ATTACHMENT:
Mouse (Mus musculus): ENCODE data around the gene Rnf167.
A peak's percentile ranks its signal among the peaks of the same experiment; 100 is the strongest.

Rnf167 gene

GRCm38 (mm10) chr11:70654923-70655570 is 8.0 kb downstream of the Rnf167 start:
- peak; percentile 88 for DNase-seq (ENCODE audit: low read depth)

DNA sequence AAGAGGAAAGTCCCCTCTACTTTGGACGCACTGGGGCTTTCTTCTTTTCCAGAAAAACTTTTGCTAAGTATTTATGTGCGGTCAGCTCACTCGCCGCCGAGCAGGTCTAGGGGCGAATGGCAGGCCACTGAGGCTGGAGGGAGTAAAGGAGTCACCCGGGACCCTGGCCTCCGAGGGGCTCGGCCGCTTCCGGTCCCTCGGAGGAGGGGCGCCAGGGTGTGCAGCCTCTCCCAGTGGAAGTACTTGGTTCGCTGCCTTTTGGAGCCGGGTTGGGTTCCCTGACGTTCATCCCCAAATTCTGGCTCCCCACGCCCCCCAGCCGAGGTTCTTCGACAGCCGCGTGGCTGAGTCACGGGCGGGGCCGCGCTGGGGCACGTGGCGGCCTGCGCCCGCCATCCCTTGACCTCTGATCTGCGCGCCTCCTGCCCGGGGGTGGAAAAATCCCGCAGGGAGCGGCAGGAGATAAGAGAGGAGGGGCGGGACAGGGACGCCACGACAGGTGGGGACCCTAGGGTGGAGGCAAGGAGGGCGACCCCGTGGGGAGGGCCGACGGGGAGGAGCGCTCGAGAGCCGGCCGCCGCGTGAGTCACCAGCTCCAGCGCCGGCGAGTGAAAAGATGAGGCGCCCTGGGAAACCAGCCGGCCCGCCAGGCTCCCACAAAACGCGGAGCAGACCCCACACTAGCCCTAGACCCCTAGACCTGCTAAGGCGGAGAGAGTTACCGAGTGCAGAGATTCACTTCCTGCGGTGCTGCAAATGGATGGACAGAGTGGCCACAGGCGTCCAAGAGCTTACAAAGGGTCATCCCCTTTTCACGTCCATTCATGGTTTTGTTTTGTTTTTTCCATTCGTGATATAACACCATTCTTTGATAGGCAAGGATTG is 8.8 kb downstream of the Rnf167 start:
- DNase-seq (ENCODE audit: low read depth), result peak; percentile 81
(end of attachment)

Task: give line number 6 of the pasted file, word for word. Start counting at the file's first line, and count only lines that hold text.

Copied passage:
DNA sequence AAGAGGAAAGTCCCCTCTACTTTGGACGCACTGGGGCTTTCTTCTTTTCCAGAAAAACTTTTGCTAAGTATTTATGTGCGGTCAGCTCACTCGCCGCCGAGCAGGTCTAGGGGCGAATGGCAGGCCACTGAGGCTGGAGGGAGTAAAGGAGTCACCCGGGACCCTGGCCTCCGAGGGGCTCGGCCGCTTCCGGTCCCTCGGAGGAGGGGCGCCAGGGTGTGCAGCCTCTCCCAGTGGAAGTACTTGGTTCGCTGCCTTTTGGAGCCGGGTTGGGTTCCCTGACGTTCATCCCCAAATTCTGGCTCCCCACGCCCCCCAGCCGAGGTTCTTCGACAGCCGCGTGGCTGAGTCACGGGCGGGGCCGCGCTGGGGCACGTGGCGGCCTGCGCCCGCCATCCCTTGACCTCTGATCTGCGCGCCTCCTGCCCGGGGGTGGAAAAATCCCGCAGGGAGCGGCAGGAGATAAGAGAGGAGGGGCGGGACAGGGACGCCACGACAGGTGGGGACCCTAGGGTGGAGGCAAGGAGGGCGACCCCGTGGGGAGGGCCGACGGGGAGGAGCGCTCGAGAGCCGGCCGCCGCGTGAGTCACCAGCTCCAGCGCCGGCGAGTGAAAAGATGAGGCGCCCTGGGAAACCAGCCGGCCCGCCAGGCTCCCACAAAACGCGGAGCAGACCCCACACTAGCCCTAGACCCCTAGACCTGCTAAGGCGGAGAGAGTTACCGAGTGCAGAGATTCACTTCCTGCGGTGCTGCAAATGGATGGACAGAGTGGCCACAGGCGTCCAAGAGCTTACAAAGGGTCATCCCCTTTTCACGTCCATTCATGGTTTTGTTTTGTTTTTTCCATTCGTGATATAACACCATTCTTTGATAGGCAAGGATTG is 8.8 kb downstream of the Rnf167 start: